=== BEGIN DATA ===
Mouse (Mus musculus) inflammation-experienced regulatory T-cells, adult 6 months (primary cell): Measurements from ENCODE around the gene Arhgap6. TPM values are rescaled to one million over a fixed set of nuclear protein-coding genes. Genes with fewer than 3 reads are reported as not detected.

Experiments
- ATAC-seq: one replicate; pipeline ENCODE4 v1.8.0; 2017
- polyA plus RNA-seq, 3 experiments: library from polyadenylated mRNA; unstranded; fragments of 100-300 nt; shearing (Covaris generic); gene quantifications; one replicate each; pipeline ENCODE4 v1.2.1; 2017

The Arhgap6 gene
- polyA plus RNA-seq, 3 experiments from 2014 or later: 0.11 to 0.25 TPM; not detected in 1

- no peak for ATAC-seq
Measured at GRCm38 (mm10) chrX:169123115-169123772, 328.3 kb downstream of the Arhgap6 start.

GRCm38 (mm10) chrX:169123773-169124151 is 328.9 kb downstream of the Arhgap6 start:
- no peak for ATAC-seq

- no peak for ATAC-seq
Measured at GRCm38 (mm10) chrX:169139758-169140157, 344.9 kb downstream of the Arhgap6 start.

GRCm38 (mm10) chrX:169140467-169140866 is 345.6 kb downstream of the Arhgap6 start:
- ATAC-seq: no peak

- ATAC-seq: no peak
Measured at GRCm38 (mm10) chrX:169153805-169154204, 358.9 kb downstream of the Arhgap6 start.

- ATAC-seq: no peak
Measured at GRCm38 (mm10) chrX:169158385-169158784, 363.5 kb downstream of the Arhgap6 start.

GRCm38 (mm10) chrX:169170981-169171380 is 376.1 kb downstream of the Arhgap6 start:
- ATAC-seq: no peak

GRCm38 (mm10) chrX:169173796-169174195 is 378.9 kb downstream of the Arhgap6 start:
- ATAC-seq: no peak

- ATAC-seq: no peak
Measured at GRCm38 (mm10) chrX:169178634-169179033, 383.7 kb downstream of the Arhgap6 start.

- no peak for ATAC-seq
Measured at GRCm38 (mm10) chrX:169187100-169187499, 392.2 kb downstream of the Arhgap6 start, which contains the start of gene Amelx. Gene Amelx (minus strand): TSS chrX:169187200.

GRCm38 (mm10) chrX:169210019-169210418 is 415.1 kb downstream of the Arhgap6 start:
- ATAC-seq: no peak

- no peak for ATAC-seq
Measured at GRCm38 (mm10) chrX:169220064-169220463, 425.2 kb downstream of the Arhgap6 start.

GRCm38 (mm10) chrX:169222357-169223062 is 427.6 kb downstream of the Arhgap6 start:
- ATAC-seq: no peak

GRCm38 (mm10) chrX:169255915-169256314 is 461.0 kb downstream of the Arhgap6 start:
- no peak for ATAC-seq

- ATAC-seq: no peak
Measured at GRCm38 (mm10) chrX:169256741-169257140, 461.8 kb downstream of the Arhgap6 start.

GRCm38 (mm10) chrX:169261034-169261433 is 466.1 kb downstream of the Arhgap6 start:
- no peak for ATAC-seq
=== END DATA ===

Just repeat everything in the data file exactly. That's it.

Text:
Mouse (Mus musculus) inflammation-experienced regulatory T-cells, adult 6 months (primary cell): Measurements from ENCODE around the gene Arhgap6. TPM values are rescaled to one million over a fixed set of nuclear protein-coding genes. Genes with fewer than 3 reads are reported as not detected.

Experiments
- ATAC-seq: one replicate; pipeline ENCODE4 v1.8.0; 2017
- polyA plus RNA-seq, 3 experiments: library from polyadenylated mRNA; unstranded; fragments of 100-300 nt; shearing (Covaris generic); gene quantifications; one replicate each; pipeline ENCODE4 v1.2.1; 2017

The Arhgap6 gene
- polyA plus RNA-seq, 3 experiments from 2014 or later: 0.11 to 0.25 TPM; not detected in 1

- no peak for ATAC-seq
Measured at GRCm38 (mm10) chrX:169123115-169123772, 328.3 kb downstream of the Arhgap6 start.

GRCm38 (mm10) chrX:169123773-169124151 is 328.9 kb downstream of the Arhgap6 start:
- no peak for ATAC-seq

- no peak for ATAC-seq
Measured at GRCm38 (mm10) chrX:169139758-169140157, 344.9 kb downstream of the Arhgap6 start.

GRCm38 (mm10) chrX:169140467-169140866 is 345.6 kb downstream of the Arhgap6 start:
- ATAC-seq: no peak

- ATAC-seq: no peak
Measured at GRCm38 (mm10) chrX:169153805-169154204, 358.9 kb downstream of the Arhgap6 start.

- ATAC-seq: no peak
Measured at GRCm38 (mm10) chrX:169158385-169158784, 363.5 kb downstream of the Arhgap6 start.

GRCm38 (mm10) chrX:169170981-169171380 is 376.1 kb downstream of the Arhgap6 start:
- ATAC-seq: no peak

GRCm38 (mm10) chrX:169173796-169174195 is 378.9 kb downstream of the Arhgap6 start:
- ATAC-seq: no peak

- ATAC-seq: no peak
Measured at GRCm38 (mm10) chrX:169178634-169179033, 383.7 kb downstream of the Arhgap6 start.

- no peak for ATAC-seq
Measured at GRCm38 (mm10) chrX:169187100-169187499, 392.2 kb downstream of the Arhgap6 start, which contains the start of gene Amelx. Gene Amelx (minus strand): TSS chrX:169187200.

GRCm38 (mm10) chrX:169210019-169210418 is 415.1 kb downstream of the Arhgap6 start:
- ATAC-seq: no peak

- no peak for ATAC-seq
Measured at GRCm38 (mm10) chrX:169220064-169220463, 425.2 kb downstream of the Arhgap6 start.

GRCm38 (mm10) chrX:169222357-169223062 is 427.6 kb downstream of the Arhgap6 start:
- ATAC-seq: no peak

GRCm38 (mm10) chrX:169255915-169256314 is 461.0 kb downstream of the Arhgap6 start:
- no peak for ATAC-seq

- ATAC-seq: no peak
Measured at GRCm38 (mm10) chrX:169256741-169257140, 461.8 kb downstream of the Arhgap6 start.

GRCm38 (mm10) chrX:169261034-169261433 is 466.1 kb downstream of the Arhgap6 start:
- no peak for ATAC-seq